Mechanisms of Nanoglass Ultrastability
D Danilov and H Hahn and H Gleiter and W Wenzel, ACS NANO, 10, 3241-3247 (2016).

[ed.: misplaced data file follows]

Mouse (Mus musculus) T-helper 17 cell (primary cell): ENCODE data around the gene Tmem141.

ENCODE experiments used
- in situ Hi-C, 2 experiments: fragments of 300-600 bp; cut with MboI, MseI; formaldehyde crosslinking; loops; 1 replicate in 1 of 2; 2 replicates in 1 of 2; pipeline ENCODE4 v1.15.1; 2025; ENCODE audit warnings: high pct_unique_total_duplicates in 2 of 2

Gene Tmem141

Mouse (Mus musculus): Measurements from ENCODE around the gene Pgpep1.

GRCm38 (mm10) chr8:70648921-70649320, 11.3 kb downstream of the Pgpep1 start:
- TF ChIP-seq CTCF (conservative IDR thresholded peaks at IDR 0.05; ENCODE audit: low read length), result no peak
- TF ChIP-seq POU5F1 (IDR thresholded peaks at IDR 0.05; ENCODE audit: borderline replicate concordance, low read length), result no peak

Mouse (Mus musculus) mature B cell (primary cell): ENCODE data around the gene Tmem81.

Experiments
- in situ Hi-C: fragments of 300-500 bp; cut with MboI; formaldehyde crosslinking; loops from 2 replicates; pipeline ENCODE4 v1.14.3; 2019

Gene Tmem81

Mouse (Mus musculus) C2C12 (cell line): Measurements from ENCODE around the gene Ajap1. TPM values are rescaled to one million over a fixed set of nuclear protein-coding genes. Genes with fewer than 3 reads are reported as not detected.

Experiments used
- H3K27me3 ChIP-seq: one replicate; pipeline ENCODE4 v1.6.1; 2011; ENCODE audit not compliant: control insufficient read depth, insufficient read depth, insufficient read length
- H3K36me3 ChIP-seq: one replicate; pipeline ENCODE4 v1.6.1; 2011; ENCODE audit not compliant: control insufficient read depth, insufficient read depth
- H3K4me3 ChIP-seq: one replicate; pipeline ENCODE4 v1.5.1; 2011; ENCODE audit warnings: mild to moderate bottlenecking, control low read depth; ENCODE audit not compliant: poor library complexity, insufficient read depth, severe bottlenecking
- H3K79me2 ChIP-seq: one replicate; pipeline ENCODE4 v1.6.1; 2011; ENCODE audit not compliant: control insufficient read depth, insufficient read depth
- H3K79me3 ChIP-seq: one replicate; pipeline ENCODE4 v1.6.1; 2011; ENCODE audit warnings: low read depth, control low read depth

The origin of the astonishing properties of recently discovered ultrastable nanoglasses is presently not well understood. Nanoglasses appear to exhibit density variations not common in bulk glasses and differ significantly in thermal, magnetic, biocompatible, and mechanic properties from the bulk materials of the same composition. Here, we investigate a generic model system that permits modeling of both the physical vapor deposition process (PVD) of the nanoparticles and their consolidation into a nanoglass. We performed molecular dynamics simulations to investigate the PVD process generating nanometer-sized noncrystalline clusters and the formation of the PVD-nanoglass when these nanoclusters are consolidated. In agreement with the experiments, we find that the resulting PVD-nanoglass consists of two structural components: noncrystalline nanometer-sized cores and interfacial regions that are formed during the consolidation process. The interfacial regions were found to have an atomic structure and an internal energy that differ from the structure and internal energy of the corresponding melt-quenched glass. The resulting material represents a noncrystalline state that differs from a bulk glass with the same chemical composition and a glass obtained from nanoparticles derived from the bulk glass.
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